|3rd person plural||They loved||They were||They spoke||They made|
To form the negative, we use the past form of the auxiliary verb ‘to do’ (‘did’) and place it after the subject. Then we place ‘not’ after the auxiliary to make it negative. Finally, we use the root form of the verb (without the ‘-ed’ ending!).
Formula = Subject + did + not + root verb (bare infinitive, without ‘to’)
I did not want to leave the party.
I did not order a taxi home.
How to conjugate verbs in the past simple tense in the negative:
|Negative||‘to love’||‘to be’||‘to speak’||‘to make’|
|1st person singular||I did not love||I was not||I did not speak||I did not make|
|2nd person singular||You did not love||You were not||You did not speak||You did not make|
|3rd person singular||He/she/it did not love||He/she/it was not||He/she/it did not speak||He/she/it did not make|
|1st person plural||We did not love||We were not||We did not speak||We did not make|
|2nd person plural||You did not love||You were not||You did not speak||You did not make|
|3rd person plural||They did not love||They were not||They did not speak||They did not make|
To form the interrogative (a question), put ‘did’ before the subject. After the subject comes the root form of the verb. Don’t forget to include a question mark (?) at the end!
Formula = Did + subject + root verb
Did Jack attend the meeting this morning?
Did I say that to you?
To form an interrogative that is negative, place ‘not’ after the subject. With contracted forms, place ‘not’ after ‘did’. Note that native speakers prefer to use contractions in spoken English and less formal writing so these usually sound more natural.
Didn’t you buy any food for dinner?
Did you not see the fireworks? (more formal)
How to conjugate verbs in the past simple tense in the interrogative:
|Interrogative||‘to love’||‘to be’||‘to speak’||‘to make’|
|1st person singular||Did I love||Was I||Did I speak||Did I make|
|2nd person singular||Did you love||Were you||Did you speak||Did you make|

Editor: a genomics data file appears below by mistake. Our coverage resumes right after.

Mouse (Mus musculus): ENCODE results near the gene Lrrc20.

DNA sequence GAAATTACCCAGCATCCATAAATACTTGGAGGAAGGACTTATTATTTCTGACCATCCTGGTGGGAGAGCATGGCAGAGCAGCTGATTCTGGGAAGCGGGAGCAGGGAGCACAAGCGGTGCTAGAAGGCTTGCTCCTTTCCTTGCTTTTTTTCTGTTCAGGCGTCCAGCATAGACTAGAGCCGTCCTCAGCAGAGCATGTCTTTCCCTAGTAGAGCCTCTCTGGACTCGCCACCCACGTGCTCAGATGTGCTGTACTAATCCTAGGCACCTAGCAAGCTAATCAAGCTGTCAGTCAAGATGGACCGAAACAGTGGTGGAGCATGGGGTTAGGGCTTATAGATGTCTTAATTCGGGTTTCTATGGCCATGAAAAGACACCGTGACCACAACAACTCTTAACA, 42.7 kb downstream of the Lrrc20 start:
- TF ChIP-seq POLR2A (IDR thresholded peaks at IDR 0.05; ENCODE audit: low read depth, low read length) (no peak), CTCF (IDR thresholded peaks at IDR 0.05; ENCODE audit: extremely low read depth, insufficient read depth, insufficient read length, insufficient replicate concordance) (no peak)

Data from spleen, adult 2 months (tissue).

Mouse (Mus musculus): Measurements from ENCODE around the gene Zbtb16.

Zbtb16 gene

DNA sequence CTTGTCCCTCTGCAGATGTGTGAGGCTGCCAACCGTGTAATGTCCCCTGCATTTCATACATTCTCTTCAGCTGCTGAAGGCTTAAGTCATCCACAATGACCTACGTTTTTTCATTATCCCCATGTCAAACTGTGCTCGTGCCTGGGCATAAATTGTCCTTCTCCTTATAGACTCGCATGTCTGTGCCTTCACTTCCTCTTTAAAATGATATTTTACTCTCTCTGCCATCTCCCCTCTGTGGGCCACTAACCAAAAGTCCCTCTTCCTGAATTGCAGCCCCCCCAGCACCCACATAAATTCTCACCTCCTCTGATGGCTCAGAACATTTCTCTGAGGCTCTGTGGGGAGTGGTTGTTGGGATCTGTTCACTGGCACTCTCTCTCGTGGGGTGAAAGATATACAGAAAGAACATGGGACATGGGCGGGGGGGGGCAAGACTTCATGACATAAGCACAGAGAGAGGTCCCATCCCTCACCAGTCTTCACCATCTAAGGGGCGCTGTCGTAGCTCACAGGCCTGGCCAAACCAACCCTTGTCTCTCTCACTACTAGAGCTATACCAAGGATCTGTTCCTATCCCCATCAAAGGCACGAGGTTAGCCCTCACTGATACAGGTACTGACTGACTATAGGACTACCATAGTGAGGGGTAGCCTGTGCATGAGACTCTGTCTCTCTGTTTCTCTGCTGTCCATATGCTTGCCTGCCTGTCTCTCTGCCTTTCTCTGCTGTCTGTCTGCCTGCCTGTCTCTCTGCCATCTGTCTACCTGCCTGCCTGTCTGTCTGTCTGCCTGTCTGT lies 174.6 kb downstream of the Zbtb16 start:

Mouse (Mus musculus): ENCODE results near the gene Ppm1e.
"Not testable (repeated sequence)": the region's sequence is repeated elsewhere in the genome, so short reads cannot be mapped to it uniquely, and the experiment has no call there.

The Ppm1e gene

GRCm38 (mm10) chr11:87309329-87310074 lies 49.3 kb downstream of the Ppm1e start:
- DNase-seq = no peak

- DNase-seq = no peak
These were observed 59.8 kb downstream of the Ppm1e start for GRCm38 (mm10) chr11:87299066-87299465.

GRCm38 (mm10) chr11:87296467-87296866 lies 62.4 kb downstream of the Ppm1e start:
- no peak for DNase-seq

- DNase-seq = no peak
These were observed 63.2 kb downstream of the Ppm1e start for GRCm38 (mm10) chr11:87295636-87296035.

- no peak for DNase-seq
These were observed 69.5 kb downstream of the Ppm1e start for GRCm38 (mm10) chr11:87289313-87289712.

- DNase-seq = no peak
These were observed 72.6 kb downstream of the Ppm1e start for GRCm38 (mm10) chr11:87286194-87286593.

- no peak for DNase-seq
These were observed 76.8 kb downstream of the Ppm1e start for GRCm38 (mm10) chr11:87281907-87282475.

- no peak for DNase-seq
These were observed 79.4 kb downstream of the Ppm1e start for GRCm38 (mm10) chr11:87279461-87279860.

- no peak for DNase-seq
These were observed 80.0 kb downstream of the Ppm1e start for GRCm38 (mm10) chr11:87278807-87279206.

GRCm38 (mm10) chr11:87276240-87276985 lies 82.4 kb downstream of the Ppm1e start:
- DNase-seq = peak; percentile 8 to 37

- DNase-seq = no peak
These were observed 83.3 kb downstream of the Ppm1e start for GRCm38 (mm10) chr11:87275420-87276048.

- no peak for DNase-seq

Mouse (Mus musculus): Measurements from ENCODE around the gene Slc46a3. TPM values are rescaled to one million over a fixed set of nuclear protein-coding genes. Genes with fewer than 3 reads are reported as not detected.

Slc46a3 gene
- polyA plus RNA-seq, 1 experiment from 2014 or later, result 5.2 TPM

|3rd person singular||Did he/she/it love||Was he/she/it||Did he/she/it speak||Did he/she/it make|
|1st person plural||Did we love||Were we||Did we speak||Did we make|
|2nd person plural||Did you love||Were you||Did you speak||Did you make|
|3rd person plural||Did they love||Were they||Did they speak||Did they make|
For events that started in the past and are still ongoing now, learners sometimes try to use the past simple. However, the correct tense to use in this situation is the present perfect.
I didn’t finish my homework yet. (incorrect)
I haven’t finished my homework yet. (correct, present perfect)
The auxiliary verb ‘to do’ is needed when forming a negative or interrogative in the past simple tense (with the exception of ‘to be’). It is a common mistake to leave it out.
John ___ not go to work this morning. (incorrect)
John didn’t go to work this morning. (correct)
So many verbs in the past simple tense use the regular ‘-ed’ ending so it is natural to think all English verbs behave in this way. But they don’t! Make sure to learn the correct forms for irregular verbs to avoid making mistakes.
I writed my essay last week. (incorrect)
I wrote my essay last week. (correct)
When the auxiliary verb is used to form interrogatives and negatives in the past simple tense, the root form of the verb follows. It is a mistake to use the past form of the verb.
Did they left on time? (incorrect)
Did they leave on time? (correct)
Test your understanding of the past simple with these interactive exercises. Select the correct answer for each of the questions and get your score at the end of the quiz. You can also share your result via social media and challenge your friends to try it too!